ProcessDB Reference Manual

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If you want more information about any ProcessDB tool or label, look it up here alphabetically.


Absolute Tolerance

A parameter to the simulator that controls how small a number must be during simulation before it is equivalent to zero. See Simulator#Choosing Tolerances

Add (Graphs menu)

In the Parameter Explorer window, the Graphs menu Add button allows you to add a new graph to your displayed collection of graphs. This graph is added to the bottom of the graph page, so you may need to scroll down to see it. The added graph will have a default title (e.g. Graph 1) and five default variables plotted. Right click anywhere in the displayed graph and select Edit to modify its title, to choose semi-log instead of linear, to enter labels for the x-axis and y-axis, to set x and y minimum and maximum values for the graph axes, to remove plots, to add plots, and to change the color of a particular plot.

Add (Edit Graph Settings)

In the Edit Graph Settings dialog in the "Plots:" pane, click Add to add a new variable to the list of variables you want to plot in this graph. If necessary drag the column divider to see the full names of variables. You can also drag the edge of the Edit Graph Settings dialog to make it larger. Click the variable name in the newly added row to display an alphabetical list of the model variables you can plot. Use the mouse wheel or scroll to the variable you want to plot and click to select it. Click the Save button at the bottom of the Graph Settings Dialog to save your changes.

Additional Output tab


All Parameters

All Residuals

A toggle button that switches between showing the sum of the residuals for each experiment and showing the residuals for each experimental datum. Since an experiment can have multiple data points this gives the user a way to quickly see just the totals for each experiment or see each individual data point.


...and this end time:

Arrange Places

Arrange Places Automatically


At Time

Best OFV

Bleach end time

Bleach start time

Bleached state


Bolus Inputs tab


Copy Row to Parameters (Data Browser)

Copies the state values to their respective initial conditions in the current open parameter set of the Parameter Explorer. This is useful if you want to simulate a model to steady state then use that steady state as the initial conditions for future simulations.

Current model

In ProcessDB the Current model is the model that is currently displayed in the Diagram pane.

Database pane

Data Sets

Data set ID

Data set name

Data Set Name :


Diagram pane

At the top of the Diagram pane is the Diagram Tool Bar: Diagram pane tool bar.png This tool bar appears when any model is loaded into the Diagram pane. Each tool is represented by an icon and the name of the tool appears as a tool tip when your cursor rolls over the icon. For details on the usage and capabilities of these tools, follow the links in this list: from left to right the tools are: Undo, Redo, Arrange Places Automatically, Select, Arrange Places (Manually), Pan, Interactive Zoom, Marquee Zoom, Navigate Edges, Zoom Fit, Connect, Hierarchical Layout, Symmetric Layout, Orthogonal Layout, Incremental Layout, Overview, and Delete.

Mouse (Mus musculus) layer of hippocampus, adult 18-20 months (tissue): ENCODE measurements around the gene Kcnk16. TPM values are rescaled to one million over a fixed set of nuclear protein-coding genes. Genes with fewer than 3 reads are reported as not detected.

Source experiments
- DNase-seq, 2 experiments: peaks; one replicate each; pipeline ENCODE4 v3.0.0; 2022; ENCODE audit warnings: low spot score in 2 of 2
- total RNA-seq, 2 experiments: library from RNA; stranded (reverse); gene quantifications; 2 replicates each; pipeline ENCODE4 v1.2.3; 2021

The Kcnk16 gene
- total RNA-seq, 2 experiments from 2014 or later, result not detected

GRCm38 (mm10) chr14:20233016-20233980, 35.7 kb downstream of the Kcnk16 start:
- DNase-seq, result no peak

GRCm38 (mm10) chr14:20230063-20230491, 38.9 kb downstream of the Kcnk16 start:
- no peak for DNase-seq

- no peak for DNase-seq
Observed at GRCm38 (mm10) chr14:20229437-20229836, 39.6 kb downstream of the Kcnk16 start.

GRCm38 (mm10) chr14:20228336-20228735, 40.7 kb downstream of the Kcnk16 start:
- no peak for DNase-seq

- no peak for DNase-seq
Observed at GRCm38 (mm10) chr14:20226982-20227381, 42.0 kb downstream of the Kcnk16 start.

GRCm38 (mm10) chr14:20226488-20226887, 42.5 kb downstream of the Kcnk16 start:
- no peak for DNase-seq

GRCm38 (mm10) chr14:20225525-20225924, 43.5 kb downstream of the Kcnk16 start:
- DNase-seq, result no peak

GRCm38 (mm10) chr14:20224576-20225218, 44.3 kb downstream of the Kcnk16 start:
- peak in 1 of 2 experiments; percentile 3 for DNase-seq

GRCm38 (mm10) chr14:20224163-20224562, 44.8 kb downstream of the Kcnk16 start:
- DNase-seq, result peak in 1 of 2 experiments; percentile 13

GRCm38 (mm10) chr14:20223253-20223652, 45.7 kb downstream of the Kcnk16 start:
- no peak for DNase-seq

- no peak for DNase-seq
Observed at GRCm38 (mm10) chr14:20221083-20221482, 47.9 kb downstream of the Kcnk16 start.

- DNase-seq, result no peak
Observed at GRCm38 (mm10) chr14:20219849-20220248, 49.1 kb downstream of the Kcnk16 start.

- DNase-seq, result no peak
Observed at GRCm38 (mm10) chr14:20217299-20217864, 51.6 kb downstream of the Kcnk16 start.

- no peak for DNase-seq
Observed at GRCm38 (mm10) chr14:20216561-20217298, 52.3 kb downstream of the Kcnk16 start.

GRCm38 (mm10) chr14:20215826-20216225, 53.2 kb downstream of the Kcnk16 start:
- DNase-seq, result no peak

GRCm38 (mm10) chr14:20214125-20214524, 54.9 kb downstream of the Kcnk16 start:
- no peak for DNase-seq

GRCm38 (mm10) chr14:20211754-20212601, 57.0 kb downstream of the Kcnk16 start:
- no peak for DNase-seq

Display is the name of a drop down menu (located just below the list of Models in the Models tab of the main ProcessDB window) that allows you to select which models will be displayed in your Models tab. The choices are My Models, Shared, or Public. My models displays the names of all models owned by you. These are typically models that you created yourself, but have not made public. Shared displays models created and owned by other ProcessDB users, but shared with you. The owner must explicitly share such a model with you in order for it to appear in your Shared model display. You have complete authority over any model that has been shared with you, with the exception that you cannot delete it. Public displays models that have been shared with all ProcessDB users. Some Public models are examples used in ProcessDB Workshops; others are published models. There are no restrictions. Any ProcessDB user can make any of their models Public. You can run and Public model as is, but if you wish to modify it you must make a copy of your own.

Equations tab

Events tab

Experimental Data

Experimental measurements and data tab

Experimental measurements made during this experiment

Experiments tab

Forcing Function

Forcing Functions tab

Forcing Function enforced between this initial time: